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Maharashtra Bill provides for India’s first real estate regulator

Maharashtra Bill provides for India’s first real estate regulator

Mumbai/Bangalore: The Maharashtra Housing Regulation and Development Bill passed by the state assembly on Monday paves the way for the establishment of the country’s first regulator for the housing sector.

The Bill, which now goes to the state legislative council, aims to bring about transparency in the real estate sector and empower homebuyers. It also attempts to demystify some of the popular and often misused terms used in the sector, such as carpet area, built-up and super built-up area.

Lack of transparency in the Indian real estate sector has been talked about for long and the creation of a housing regulatory body has been discussed both at the central and state level.

The Bill also prohibits property developers from selling or advertising the housing scheme before it receives approval from the regulator.

The Bill also asks them to mention separately, how much they will charge for common areas such as staircases, lifts, parking area etc. and not mislead buyers by using terms such as built-up and super built-up area.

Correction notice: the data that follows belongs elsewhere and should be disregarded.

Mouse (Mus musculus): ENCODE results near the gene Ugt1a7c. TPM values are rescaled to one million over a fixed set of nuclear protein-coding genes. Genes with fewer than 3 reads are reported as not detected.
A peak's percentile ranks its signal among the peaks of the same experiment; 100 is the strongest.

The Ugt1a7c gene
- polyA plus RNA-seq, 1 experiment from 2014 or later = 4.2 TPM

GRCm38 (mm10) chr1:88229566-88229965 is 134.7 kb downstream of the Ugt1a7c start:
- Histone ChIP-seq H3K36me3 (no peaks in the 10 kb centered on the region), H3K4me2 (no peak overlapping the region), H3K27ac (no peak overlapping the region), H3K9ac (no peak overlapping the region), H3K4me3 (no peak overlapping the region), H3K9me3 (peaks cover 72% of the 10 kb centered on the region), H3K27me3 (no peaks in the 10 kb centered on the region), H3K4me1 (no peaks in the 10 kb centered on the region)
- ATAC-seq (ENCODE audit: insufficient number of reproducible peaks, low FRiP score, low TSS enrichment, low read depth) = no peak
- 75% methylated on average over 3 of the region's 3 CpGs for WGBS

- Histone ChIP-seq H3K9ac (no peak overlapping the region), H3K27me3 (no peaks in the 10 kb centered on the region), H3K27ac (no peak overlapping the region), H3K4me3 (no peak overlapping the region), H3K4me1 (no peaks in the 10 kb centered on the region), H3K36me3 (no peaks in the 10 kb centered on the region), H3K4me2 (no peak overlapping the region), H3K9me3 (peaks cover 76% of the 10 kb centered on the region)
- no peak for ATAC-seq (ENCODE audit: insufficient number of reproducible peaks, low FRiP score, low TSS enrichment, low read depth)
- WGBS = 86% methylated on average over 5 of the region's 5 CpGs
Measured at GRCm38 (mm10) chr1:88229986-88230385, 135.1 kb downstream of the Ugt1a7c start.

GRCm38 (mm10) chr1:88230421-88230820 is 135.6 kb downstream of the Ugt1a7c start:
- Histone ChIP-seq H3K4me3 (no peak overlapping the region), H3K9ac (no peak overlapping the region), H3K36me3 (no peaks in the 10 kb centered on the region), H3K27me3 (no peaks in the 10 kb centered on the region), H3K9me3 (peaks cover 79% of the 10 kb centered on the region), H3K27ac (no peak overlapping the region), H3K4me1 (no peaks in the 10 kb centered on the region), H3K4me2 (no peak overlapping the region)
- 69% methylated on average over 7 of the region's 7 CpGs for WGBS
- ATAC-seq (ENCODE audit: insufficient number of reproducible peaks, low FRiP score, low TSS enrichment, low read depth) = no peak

“It’s a clever Bill but it doesn’t address the issue of approval delays in Mumbai due to which projects get held up," said Anuj Puri, chairman and country head, Jones Lang LaSalle, a property advisory. Puri said the impact of the Bill would be significant on homebuyers because the regulator ensures financial prudence and they will know that their money is going into the project and not for some other purpose.

The Bill also seeks to ensure that developers make their promises realistic and deliver projects on time. It also imposes penalties and fines for those who fail to comply with the various provisions such as failure to give possession within the period mentioned in the agreement between the buyer and builder. The regulator can also impose a fine of up to 10,000 for each day of delay.

The Bill prevents the builder from giving possession of flats to buyers till an occupation certificate (certificate stating building is fit for occupation) is obtained from the local authority. Also, 10% of flats in a project will be with the regulatory authority, till the occupation certificate is obtained.

The decisions of the housing regulator can be challenged before a housing regulatory appellate authority that will also be set up.

The Bill mandates the regulator to promote energy efficient or green buildings and asks it to create regulations that are consistent with the national building code and rules and regulations framed by the state governments and municipal bodies to bring consistency and remove ambiguities. Setting up a rating system for projects may also be given as a mandate to the regulator.

Boman Irani, secretary, Maharashtra Chamber of Housing Industry (MCHI), said imposing a penalty on the developer isn’t fair because it’s only a part of the sector.

“I am in favour of the Bill provided it doesn’t produce pressure only on developers because they are dependent on banks, government policies and even customers to develop and deliver a project," Irani said.


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